1. COVID-19 has wasted no time becoming a pandemic who's history could rival that of Tuberculosis, Bubonic plague, and Spanish influenza. In a little over a week since it arrived in the state of Ohio, our entire lifestyle has been twisted and flipped on its head. Overnight our grocery stores turned from overcrowded and irritating chores, to active war zones. The streets in Dayton are flooded to the point of bursting as anyone within the downtown limits are trying to leave as fast as humanly possible. Small towns like the one I live in has become a shadow of its former self. Every road and thoroughfare that would normally be bustling with small activity is now barren for fear of human contact. Meanwhile, introverts like myself sit at our computer desks to work, write, play games, or some other hobby. What should I find on a daily basis with increasing frequency, but memes. Jokes, memes, pranks, humorous posts, and other such media are flooding our screens. If nothing else, this pandemic has taught me one thing; that humans will strive to make themselves, and others smile in a crisis no matter what. Someone will find some way to laugh. This is why I feel that we are living on the forefront of something closely resembling a utopia. Being a fan of Doug Adams, if I were to write my experiences of this pandemic up to this point, I would write it in a style similar to his, or that of Sir Terry Pratchett. Please make no mistake, I am taking the pandemic seriously, but I am one who tries to find the humor in dark times without taking it so far as to make light of the situation. The world as we know it is changing for sure, but I see so much good and so much laughter from every corner of the world that I could see a shift in perspective. Perhaps when COVID begins to wane and more infected recover, we as people can focus on where our society failed and try to lift it to a higher level. This could make for some hilarious tongue and cheek humor for future generations to look back on (assuming that this will, in fact, all blow over). Taking an example from our prompt we could look back with something like this; "2020 would be a year of hindsight and nostalgia for all. Little did they know, the memories conjured would hearken back to a time unexpected. A time like the 1340's: Known best for Black Death and poor hygiene." Having a sort of indifferent narrator can create that feeling of isolation as well as an odd "birds eye view" of the situation. Just as a meme takes a stab at a situation from a distance for a laugh, the audience can also have a laugh at the story from the third person. 2.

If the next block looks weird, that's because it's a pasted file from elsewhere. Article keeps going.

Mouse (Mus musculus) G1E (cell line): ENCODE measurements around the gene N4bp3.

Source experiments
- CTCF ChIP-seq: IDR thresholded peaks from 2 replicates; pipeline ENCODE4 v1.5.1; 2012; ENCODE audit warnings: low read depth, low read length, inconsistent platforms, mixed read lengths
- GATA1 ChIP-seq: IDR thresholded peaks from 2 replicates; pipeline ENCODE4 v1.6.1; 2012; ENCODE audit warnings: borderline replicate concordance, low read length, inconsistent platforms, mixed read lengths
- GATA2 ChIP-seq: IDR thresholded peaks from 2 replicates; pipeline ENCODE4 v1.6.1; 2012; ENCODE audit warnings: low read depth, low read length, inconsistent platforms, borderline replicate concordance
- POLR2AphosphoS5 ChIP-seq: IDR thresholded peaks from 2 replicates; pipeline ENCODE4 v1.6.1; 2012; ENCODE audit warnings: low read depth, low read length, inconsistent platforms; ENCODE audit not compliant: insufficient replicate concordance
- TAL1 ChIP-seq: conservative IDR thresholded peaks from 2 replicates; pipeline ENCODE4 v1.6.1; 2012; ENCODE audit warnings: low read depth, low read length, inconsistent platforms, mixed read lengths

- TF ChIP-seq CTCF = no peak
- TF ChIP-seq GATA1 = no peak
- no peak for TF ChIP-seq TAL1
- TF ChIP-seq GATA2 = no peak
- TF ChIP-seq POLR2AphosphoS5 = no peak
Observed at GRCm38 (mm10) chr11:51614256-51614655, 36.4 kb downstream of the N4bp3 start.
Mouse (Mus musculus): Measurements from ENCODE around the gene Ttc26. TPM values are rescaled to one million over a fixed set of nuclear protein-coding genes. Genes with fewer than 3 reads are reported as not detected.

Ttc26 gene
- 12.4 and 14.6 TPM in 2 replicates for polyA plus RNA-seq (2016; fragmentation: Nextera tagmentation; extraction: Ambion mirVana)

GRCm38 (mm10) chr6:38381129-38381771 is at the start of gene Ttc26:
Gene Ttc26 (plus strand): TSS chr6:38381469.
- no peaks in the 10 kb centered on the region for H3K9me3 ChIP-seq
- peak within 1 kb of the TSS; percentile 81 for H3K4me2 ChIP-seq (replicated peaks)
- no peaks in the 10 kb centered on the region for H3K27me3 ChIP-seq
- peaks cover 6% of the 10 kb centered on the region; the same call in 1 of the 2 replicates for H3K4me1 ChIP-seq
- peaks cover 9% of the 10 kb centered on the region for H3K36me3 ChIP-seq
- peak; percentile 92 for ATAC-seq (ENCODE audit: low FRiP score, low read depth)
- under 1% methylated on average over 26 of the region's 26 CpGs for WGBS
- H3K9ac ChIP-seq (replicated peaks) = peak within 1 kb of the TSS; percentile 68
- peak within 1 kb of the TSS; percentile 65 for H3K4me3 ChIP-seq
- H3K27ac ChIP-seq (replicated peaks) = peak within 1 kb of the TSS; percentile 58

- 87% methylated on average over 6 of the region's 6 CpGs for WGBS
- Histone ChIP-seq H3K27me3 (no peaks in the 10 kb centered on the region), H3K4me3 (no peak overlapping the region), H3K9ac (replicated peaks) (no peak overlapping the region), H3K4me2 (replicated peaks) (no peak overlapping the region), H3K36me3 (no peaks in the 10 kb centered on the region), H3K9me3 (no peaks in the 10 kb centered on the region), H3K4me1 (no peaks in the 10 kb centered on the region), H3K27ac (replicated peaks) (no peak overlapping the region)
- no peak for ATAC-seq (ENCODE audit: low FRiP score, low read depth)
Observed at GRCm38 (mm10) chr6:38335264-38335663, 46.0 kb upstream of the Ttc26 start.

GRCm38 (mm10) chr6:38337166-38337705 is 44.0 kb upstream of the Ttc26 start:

Distopia and Utopia aren't really my genres. If I had to pick, it would probably be a hard choice between "V for Vendetta" (Graphic Novel) by Alan Moore, or "The Giver" by Lois Lowry." Both of these books do something for me that I often find frustrates me with other distopian stories. I find many distopian stories don't seem to resolve their setting's conflict, and instead focus on a more character driven story. "V for Vendetta" actively strives for a story of spiritual enlightenment as well as the toppling of a fascist government. It is a deeply philosophical story which calls into question the concepts of liberty, free will, anarchy, and social identity. Meanwhile we have a similar set of circumstances with "The Giver" in its deeply unsettling narrative. I find it uplifting in the way that it encourages one to recognize that one cannot have a perfect world with no conflict. There needs to be some level of balance in place for a world to function. I would make the complaint here, lamenting that the ending does not see the setting completely resolved as in V, but in searching for the author's name once again I discovered that The Giver has sequels. Perhaps it may be time for me to add yet another volume to my bookcase.